In a joint statement issued together with the Archbishop of York, Dr John Sentamu, Dr Williams called the report "fascinating and important".

The archbishops said: "On the one hand it highlights and details some truly remarkable examples of public good delivered by the Church and faith-based organisations - sometimes funded by the state, though mostly not - and a general picture of committed social engagement which if grasped imaginatively by the state could, indeed would, yield some extraordinarily positive results.

"On the other it reveals a depressing level of misunderstanding of the scale and quality of contribution faith-based organisations make to the civil and civic life of our nation - our common good. This is particularly true in relation to the contribution of the Church of England, and its membership, on which the report focuses.

"In short, this report urges the Church, government and others, notably the Charity Commissioners, to sit up, take note and to better understand each others roles and intentions in order to make the most of one of this nation's most diverse, creative and enduring assets – the Church."

The bishop who commissioned the report, the Rt Rev Stephen Lowe, accused ministers of failing to grasp that the Church is present in every community in the country and so can use its influence and volunteers to take on far more social projects.

But he admitted this was partly because the Church had allowed itself to be taken for granted.

Bishop Lowe said: "We've been prepared to be taken for granted and it's about time for raising the profile and saying what we are doing and the contribution we make to the economy."

The report recommends that the Government appoint a minister for religion, social cohesion and voluntary action to make the most of what churches and charities can offer.

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Uthman
06-11-2008, 05:12 PM
CHRISTIANS ‘LEFT OUT AS LABOUR FAVOURS ISLAM’

CHRISTIANITY is being sidelined in Britain because Labour is concentrating on minority religions such as Islam, it was claimed yesterday.

The Archbishop of Canterbury, Dr Rowan Williams, said the revelations in a new academic report were “depressing”.

It claimed Labour is taking for granted the good work done by the Church of England.

It highlighted the bias towards religions such as Islam, and said the Charity Commission focused on what minority communities achieved “to the relative exclusion of the Christian church”.

The report said: “We encountered on the part of Government a significant lack of understanding of, or interest in, the Church of England’s contribution in the public sphere.

“Indeed, we were told that the Government had consciously decided to focus its evidence gathering almost exclusively on minority religions.”

Reacting to the findings, Dr Williams said: “It reveals a depressing level of misunderstanding of the scale and quality of contribution that faith-based organisations make to the civil and civic life of our nation – our common good.

“This is particularly true in relation to the contribution of the Church of England.”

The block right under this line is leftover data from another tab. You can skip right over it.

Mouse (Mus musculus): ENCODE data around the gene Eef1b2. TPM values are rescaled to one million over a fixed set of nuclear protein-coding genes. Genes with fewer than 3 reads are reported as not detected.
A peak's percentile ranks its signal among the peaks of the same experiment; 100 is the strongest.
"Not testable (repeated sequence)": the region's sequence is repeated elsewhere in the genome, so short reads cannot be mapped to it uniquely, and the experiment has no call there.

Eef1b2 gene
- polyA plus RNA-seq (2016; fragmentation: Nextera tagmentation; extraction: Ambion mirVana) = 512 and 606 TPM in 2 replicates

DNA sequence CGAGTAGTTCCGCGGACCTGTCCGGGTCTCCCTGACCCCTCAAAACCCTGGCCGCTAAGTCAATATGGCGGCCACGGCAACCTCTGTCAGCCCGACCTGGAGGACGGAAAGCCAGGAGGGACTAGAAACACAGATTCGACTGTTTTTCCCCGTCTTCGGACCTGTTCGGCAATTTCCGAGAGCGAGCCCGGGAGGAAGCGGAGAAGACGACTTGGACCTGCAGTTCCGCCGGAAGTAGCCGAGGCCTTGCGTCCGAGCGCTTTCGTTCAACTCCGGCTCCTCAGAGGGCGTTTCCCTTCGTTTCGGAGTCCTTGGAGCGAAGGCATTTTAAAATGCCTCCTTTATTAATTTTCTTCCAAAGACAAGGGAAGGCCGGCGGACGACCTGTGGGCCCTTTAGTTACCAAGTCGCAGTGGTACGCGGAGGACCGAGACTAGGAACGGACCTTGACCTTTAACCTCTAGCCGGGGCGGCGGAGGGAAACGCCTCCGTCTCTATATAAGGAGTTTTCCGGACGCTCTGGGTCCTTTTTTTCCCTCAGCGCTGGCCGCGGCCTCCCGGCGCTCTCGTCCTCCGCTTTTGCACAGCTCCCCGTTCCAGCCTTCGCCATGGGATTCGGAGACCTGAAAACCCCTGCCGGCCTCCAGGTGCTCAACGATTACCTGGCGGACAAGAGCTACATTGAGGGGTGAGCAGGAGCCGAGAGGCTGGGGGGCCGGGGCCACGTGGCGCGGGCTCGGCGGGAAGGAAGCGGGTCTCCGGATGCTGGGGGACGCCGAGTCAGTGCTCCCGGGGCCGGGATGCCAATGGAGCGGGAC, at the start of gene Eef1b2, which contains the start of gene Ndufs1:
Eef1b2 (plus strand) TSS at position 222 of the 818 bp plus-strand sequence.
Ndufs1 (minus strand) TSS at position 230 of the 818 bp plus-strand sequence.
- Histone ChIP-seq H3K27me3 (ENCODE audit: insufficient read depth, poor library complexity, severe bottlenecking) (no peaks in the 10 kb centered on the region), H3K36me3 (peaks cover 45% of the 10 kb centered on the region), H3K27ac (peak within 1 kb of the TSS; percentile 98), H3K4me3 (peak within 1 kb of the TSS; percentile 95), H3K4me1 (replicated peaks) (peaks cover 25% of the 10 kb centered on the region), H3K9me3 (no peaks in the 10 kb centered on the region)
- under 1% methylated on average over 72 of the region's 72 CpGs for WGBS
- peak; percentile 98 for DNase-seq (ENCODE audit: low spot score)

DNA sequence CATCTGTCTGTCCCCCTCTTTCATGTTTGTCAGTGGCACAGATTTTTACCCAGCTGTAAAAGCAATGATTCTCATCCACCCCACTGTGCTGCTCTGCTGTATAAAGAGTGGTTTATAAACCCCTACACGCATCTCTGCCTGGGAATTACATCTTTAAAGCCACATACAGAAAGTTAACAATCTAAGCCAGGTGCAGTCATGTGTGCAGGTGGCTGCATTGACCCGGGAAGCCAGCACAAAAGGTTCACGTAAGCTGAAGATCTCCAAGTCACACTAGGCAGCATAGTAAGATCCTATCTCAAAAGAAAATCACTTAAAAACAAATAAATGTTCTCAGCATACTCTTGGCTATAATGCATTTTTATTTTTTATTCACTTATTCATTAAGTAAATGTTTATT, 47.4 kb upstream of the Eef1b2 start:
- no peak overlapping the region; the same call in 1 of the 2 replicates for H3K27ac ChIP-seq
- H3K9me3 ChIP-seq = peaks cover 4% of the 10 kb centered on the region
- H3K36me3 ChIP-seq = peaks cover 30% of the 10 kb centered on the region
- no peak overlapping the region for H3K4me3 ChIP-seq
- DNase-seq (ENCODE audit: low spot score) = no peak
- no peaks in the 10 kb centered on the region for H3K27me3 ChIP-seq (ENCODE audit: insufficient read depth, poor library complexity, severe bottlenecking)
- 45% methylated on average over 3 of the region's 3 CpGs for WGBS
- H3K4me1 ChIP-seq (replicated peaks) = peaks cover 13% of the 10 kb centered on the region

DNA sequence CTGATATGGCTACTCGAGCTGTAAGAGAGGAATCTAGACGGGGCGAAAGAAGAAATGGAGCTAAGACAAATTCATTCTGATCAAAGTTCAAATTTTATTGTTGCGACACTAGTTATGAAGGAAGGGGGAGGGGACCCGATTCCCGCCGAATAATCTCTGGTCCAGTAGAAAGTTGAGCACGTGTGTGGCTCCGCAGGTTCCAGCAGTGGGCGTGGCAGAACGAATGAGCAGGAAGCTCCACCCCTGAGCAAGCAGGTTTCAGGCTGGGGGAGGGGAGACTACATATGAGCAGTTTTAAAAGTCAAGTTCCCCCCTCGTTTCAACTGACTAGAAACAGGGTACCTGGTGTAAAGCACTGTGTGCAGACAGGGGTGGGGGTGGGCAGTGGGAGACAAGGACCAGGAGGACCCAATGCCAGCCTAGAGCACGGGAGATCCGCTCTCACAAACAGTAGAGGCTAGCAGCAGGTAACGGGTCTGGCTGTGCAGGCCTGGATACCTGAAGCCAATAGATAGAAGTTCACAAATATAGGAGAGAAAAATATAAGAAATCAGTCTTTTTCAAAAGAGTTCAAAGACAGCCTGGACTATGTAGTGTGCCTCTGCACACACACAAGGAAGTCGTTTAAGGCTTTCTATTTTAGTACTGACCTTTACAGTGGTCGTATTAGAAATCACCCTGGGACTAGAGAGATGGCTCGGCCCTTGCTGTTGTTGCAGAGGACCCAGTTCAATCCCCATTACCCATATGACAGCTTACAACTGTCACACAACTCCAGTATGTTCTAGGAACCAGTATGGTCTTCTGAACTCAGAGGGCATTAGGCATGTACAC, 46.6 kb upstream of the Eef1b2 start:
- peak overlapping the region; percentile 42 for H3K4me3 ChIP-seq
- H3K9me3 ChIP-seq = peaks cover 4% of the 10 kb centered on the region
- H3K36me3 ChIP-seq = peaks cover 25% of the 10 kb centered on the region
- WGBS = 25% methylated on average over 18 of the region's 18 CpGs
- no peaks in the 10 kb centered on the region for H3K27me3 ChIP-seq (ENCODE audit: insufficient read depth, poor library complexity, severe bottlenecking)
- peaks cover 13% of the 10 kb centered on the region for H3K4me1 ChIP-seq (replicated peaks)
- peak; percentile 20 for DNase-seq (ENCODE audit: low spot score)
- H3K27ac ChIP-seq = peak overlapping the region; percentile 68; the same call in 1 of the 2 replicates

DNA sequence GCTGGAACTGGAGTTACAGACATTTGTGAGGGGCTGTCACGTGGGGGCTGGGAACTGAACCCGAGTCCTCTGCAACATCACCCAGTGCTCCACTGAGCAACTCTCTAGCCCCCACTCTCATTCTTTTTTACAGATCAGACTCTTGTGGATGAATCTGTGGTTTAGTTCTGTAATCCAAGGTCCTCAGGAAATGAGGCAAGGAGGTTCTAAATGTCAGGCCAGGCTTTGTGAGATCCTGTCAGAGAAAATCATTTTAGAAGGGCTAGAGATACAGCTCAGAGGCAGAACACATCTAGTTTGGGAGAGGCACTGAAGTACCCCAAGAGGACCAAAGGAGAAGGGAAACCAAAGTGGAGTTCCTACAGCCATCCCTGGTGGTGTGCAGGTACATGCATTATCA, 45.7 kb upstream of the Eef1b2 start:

The study follows controversial comments at the weekend by Communities Secretary Hazel Blears who said it was “common sense” to dedicate more effort to Islam because of the threat of extremism.

The report by the Von Hugel Institute at Cambridge University found that minority religions did not appreciate the attention lauded on them by ministers – instead feeling they were being victimised. The study also accused the Government of failing parts of society with its approach to faith communities and social policy.

It urged the Government to appoint a Minister for Religion, Social Cohesion and Voluntary Action who would also serve as the Prime Minister’s faith envoy.

The study’s authors said that during their research they encountered a Church of England that, relative to its size, made “extensive contributions” to the civic health of the nation.

Bishops carried out “countless activities” such as fundraising and sitting on governing bodies of schools or colleges.

And cathedrals offered great potential for social action and education as well as being centres of prayer.

The report said: “Despite this immense and long-standing involvement by the Anglican Church, the Government, with notable exceptions, has consistently failed to pay more than enthusiastic lip service to its role in society.”

The Rt Rev Stephen Lowe, Bishop for Urban Life and Faith, who commissioned the report, said: “I do not think the Church of England is very good at actually selling itself. In fact, we spend a lot of time bemoaning the fact that people say we are ‘declining’ without recognising the immense contribution that we make as the largest voluntary organisation in the country.

“That sense of our activity is often, I would almost say always, forgotten.”

But Ms Blears remained unrepentant last night. She said: “This is an unfair attack on the Government.

“We engage with the Church of England on a regular basis, as we do with all other faiths. In fact, we met with them recently to discuss faith work and I met with the Archbishop of Canterbury only a few months ago when he helped us to launch our inter-faith strategy consultation.

“The Government recognises and welcomes the great contribution made by people motivated by their different faiths and our new inter-faith strategy, to be published in July, will set out further our commitments on this important agenda.

“We will also be looking at the important role of faith groups, including Britain’s churches, in our forthcoming White Paper on Community Empowerment.”
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Uthman
06-11-2008, 05:16 PM
In my view, the government should not undervalue the hard work and valuable contribution that the church makes to this country. Quite understandably, it is very important that the government maintains a good relationship with Muslims in this country but it is unfair to ignore the role of the church as well.